Don’t Take Revenge

I’m studying Sefer HaChinuch — a 14th Century working enumerating all the mitzvas in the Torah — with a rabbi.

Today we studied the mitzva of not taking revenge.

If someone does something bad to me, I want to hurt them.

It’s uncanny how we all instinctively claw at another person’s weak points when they’ve harmed us.

Revenge is primal. I think Dennis Prager says that vengeance is just revenge. Revenge within moral boundaries.

Anyway, we’re not supposed to take revenge if we live by the Torah.

Why not? To increase peace.

Peace is almost the highest value in Judaism. Most of the time it seems to trump truth.

Here’s the part of the text that I found most interesting — that when other people do us ill, we should view it as the will of Heaven.

Now there is no way to know whether or not what happens to us is G-d’s will, but there are only two basic ways to look at it — either a destructive drunk driver and the like is G-d’s will or it is our bad luck when he hits us.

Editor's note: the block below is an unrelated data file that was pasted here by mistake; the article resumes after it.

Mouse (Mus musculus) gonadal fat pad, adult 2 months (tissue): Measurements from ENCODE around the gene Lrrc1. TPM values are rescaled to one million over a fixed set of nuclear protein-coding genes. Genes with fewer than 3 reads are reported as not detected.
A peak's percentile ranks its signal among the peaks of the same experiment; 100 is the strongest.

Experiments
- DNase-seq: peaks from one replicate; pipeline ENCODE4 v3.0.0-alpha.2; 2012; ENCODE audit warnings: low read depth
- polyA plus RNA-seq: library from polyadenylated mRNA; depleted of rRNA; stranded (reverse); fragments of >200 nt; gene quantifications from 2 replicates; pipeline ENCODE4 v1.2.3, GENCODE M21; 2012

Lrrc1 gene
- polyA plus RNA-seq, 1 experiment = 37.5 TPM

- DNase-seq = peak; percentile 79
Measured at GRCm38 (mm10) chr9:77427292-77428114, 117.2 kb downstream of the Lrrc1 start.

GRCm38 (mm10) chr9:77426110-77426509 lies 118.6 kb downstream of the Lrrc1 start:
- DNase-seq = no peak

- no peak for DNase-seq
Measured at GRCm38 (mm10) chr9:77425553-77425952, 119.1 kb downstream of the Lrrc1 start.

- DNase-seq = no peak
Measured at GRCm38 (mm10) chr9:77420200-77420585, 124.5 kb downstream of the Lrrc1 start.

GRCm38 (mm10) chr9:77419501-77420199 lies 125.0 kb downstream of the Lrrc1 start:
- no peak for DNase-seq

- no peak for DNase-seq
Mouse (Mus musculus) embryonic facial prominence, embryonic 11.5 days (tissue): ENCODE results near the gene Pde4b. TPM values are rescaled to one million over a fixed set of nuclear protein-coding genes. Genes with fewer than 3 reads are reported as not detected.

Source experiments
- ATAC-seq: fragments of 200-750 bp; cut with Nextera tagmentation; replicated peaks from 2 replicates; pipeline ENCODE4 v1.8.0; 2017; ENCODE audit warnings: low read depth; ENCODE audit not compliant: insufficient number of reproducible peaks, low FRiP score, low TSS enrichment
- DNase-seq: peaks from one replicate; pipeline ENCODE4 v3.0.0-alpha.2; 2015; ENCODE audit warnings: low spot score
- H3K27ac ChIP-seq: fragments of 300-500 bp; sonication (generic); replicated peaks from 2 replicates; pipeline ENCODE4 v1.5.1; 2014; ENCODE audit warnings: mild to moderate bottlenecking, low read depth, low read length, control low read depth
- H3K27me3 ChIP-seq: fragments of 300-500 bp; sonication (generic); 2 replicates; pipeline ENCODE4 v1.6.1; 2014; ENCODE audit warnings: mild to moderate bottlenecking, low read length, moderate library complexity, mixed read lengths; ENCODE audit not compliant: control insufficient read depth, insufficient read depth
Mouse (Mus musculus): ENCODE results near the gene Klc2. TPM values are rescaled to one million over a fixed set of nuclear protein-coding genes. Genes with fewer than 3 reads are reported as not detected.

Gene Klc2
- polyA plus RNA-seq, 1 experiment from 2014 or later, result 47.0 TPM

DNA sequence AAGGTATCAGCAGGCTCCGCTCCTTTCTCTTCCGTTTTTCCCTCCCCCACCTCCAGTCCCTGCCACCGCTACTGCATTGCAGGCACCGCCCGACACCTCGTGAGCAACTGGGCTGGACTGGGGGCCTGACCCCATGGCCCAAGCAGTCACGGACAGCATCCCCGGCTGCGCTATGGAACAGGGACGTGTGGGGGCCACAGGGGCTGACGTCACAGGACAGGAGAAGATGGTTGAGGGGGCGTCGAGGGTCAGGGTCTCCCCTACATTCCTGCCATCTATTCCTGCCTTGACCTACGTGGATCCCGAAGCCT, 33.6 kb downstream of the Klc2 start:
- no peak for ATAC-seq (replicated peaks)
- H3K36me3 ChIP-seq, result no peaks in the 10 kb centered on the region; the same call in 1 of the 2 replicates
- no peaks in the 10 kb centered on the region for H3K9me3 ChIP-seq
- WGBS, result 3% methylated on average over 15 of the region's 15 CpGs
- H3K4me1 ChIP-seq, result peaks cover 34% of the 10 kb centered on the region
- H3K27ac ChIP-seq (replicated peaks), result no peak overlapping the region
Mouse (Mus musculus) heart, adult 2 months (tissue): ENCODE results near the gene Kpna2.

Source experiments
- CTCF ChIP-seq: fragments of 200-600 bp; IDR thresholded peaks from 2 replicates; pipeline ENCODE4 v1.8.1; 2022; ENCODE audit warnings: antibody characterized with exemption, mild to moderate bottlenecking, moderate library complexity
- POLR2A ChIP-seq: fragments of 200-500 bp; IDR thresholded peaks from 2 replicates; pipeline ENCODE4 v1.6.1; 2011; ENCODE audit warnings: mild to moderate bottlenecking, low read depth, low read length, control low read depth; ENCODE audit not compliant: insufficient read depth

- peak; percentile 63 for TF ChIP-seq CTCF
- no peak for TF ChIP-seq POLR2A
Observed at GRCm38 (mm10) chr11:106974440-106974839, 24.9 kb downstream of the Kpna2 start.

Those who believe that all things happen because of divine will are likely to be serene. Those who view bad things happening to good people as bad luck are likely to be filled with rage.

Which kind of person do you want to be around?

I prefer to be around serene people rather than ragers.

About Luke Ford

I've written five books (see My work has been covered in the New York Times, the Los Angeles Times, and on 60 Minutes. I teach Alexander Technique in Beverly Hills (
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